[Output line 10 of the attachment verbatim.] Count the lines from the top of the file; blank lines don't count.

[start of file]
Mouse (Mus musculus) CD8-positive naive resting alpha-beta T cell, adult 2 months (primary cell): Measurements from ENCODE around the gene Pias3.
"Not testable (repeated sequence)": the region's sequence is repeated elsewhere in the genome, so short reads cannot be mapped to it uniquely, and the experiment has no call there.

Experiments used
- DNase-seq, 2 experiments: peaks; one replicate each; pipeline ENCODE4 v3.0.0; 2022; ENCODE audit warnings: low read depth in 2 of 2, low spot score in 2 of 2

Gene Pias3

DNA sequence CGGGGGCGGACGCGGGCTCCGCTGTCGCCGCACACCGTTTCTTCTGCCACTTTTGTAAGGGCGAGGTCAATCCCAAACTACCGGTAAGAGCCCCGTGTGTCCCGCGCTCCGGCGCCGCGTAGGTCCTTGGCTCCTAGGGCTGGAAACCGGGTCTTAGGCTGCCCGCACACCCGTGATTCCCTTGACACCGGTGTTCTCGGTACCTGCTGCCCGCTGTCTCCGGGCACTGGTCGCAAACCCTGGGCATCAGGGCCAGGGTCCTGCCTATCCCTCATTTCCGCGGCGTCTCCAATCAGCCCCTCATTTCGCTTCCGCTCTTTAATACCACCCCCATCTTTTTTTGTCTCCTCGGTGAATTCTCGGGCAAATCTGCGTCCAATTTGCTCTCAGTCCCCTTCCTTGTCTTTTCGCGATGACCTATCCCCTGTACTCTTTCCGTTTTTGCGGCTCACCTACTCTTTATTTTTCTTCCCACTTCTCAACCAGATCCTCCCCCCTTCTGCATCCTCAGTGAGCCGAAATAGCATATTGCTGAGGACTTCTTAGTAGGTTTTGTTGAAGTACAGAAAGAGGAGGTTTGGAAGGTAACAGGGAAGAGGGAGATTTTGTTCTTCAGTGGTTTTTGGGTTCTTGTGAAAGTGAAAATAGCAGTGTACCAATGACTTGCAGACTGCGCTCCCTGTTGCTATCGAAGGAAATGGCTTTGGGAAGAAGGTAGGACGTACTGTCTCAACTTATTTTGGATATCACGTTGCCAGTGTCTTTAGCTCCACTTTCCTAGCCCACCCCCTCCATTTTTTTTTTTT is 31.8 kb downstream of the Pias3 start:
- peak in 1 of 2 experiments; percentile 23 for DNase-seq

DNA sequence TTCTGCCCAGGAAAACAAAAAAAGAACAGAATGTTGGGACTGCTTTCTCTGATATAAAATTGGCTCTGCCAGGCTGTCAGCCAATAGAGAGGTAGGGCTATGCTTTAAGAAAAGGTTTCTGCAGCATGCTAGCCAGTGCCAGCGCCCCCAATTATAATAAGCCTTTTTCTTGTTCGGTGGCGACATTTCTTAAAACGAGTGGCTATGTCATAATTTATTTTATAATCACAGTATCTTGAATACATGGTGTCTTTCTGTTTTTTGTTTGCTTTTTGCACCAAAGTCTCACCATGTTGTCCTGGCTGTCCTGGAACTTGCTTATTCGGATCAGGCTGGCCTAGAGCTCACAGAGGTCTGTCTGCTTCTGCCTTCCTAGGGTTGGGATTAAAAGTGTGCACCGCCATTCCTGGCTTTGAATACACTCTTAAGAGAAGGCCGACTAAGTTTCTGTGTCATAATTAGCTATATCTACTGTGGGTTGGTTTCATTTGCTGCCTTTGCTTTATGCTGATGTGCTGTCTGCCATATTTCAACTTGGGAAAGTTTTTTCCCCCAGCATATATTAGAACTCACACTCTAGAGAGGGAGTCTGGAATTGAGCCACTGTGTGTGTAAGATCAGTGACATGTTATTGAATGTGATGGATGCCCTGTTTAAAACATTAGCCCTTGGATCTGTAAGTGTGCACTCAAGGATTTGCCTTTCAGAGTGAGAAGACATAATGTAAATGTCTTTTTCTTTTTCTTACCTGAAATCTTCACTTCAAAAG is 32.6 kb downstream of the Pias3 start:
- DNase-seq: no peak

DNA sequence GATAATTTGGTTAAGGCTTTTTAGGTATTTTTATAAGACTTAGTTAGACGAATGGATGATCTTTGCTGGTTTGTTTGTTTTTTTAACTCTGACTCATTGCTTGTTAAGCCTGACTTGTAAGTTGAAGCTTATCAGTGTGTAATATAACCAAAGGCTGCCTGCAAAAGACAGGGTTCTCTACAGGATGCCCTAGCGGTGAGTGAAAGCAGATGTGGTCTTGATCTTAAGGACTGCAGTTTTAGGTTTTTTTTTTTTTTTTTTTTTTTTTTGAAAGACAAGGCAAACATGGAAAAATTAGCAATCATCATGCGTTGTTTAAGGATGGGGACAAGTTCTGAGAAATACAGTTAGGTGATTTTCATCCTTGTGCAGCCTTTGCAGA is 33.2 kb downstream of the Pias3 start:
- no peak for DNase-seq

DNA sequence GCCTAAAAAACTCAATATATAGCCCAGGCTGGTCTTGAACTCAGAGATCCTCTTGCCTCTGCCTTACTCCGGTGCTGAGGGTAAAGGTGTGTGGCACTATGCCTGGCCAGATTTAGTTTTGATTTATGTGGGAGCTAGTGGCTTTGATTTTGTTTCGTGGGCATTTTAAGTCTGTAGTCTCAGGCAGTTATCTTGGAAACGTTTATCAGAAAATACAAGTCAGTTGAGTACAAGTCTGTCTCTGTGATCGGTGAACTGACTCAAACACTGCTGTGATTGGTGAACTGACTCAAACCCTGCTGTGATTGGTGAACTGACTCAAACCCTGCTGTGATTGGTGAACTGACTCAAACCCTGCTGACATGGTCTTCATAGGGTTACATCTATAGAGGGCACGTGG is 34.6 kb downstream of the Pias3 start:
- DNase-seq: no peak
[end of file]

DNA sequence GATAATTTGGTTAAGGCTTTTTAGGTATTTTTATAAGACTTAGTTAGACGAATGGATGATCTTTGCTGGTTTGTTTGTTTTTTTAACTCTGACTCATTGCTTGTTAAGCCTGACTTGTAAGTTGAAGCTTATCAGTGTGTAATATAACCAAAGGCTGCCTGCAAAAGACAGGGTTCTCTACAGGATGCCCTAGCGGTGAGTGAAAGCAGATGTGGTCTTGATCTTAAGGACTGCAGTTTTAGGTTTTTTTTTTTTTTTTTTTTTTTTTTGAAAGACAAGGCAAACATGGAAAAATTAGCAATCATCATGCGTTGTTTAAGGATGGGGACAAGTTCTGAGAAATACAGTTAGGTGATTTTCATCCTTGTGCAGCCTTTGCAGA is 33.2 kb downstream of the Pias3 start: